video + canvas = magic

by .

You’ve already learned about the <video> and <canvas> elements, but did you know that they were designed to be used together? In fact, the two elements are absolutely wondrous when you combine them! I’m going to show off a few super-simple demos using these two elements, which I hope will prompt cool future projects from you fellow web authors. (All of these demos work in every modern browser except Internet Explorer.)

First, the basics

If you’re just starting with HTML5, you may not be familiar with the <video> element and how to use it. Here’s a simple example that we’ll be using in the later demos:

<video controls loop>
    <source src=video.webm type=video/webm>
    <source src=video.ogg type=video/ogg>
    <source src=video.mp4 type=video/mp4>
</video>

The <video> element contains two attributes: @controls and @loop. @controls tells the browser to give the video the standard set of video controls: play/pause, scrubber, volume, etc. @loop tells the browser to start the video over again from the beginning once it ends.

Then, inside the <video> element, we have three child <source> elements, each pointing to a different encoding of the same video. The browser will try each source in order and play the first one that it understands.

See this code in action, playing the intro to one of the greatest cartoon series of all time.

HTML5 Video playing in Chrome

(A note about fallback: all of these demos assume that your browser has <video> support, which isn’t true in IE8 or earlier. Normally, it’s good practice to specify a Flash fallback or similar for those browsers, but that wouldn’t accomplish much here — all of the techniques I demonstrate rely on basic integration between the <video> element and the <canvas> element, which you can’t achieve with a Flash player. So I’ve omitted any non-<video> fallback content in these examples. I’ve still provided multiple sources, though, so all current browsers that do support <video> will be able to play it.)

Now, a simple example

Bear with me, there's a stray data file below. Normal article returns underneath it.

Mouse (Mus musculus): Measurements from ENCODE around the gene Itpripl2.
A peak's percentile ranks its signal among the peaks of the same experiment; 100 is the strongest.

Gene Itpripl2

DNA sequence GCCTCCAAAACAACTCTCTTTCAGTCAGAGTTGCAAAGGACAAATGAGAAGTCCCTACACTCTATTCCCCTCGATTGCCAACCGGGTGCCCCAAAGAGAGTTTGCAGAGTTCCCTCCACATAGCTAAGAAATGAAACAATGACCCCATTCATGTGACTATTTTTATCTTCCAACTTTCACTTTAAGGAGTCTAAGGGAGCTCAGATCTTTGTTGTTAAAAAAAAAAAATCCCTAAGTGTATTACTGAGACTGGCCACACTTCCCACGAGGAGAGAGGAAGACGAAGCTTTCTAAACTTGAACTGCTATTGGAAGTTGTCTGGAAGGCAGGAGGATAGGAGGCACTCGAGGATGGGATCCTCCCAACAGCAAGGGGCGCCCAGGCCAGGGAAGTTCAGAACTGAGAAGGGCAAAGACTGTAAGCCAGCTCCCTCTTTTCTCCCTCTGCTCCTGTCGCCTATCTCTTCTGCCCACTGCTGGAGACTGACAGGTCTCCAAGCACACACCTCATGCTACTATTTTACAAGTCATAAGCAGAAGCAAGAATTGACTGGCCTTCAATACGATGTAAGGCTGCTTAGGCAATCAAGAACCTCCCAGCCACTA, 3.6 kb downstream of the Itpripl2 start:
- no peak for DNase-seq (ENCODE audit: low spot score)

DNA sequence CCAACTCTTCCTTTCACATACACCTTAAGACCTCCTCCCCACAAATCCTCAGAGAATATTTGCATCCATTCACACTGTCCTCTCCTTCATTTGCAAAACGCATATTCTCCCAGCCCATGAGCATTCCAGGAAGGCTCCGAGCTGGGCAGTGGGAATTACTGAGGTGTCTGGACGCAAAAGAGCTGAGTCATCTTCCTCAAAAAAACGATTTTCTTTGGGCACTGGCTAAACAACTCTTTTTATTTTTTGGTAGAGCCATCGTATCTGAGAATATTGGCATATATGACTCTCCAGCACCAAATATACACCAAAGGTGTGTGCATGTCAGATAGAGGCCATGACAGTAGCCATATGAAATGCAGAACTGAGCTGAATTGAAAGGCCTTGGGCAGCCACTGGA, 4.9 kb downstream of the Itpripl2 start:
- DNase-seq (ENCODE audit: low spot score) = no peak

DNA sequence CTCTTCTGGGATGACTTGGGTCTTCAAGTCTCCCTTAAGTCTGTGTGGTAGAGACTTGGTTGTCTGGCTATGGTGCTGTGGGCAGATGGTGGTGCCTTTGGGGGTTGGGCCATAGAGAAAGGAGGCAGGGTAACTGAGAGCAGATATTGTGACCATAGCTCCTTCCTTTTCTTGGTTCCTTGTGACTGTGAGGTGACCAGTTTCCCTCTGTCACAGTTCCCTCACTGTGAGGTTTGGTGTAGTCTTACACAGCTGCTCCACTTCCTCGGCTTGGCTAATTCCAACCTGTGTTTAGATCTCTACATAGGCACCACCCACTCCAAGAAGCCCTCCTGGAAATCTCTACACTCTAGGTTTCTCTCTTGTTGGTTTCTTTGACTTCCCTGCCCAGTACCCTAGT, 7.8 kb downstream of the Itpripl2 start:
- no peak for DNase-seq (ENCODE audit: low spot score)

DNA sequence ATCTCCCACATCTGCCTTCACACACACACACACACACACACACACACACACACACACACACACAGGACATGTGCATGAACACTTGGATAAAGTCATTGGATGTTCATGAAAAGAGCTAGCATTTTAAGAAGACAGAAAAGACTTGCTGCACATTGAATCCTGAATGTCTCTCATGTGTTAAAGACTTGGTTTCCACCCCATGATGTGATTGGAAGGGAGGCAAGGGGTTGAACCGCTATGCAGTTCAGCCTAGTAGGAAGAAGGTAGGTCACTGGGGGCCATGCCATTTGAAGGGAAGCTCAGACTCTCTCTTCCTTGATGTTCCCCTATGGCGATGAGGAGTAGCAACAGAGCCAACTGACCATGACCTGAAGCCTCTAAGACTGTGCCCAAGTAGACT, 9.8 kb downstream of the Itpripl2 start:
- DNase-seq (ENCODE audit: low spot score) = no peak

Now that we know how to play a video, let’s mix in some <canvas> shenanigans. First, check out the demo, then come back here for a code walkthrough. I’ll wait.

Drawing video onto the canvas at full screen

Done? Cool! Now, how does this work? Surely it requires a few hundred lines of JavaScript, right? If you’ve cheated and already looked at the source code of the demo page, you’ll know how easy it is.

We start with this HTML:

<!DOCTYPE html>
<title>Video/Canvas Demo 1</title>

<canvas id=c></canvas>
<video id=v controls loop>
    <source src=video.webm type=video/webm>
    <source src=video.ogg type=video/ogg>

    <source src=video.mp4 type=video/mp4>
</video>

Same video code as before, but now with a <canvas> element thrown into the mix. Kinda empty and useless at the moment, though. We’ll script it into action later.

Now, let’s pair that with some CSS to get things positioned right:

<style>

body {
    background: black;
}

#c {
    position: absolute;
    top: 0;
    bottom: 0;
    left: 0;
    right: 0;
    width: 100%;
    height: 100%;
}

#v {
    position: absolute;
    top: 50%;
    left: 50%;
    margin: -180px 0 0 -240px;
}
</style>

This just centers the video in the screen and stretches the canvas to the full width and height of the browser window. Since the canvas comes first in the document, it’ll be behind the video, exactly where we want it.

Now, here comes the magic!

<script>
document.addEventListener('DOMContentLoaded', function(){
    var v = document.getElementById('v');
    var canvas = document.getElementById('c');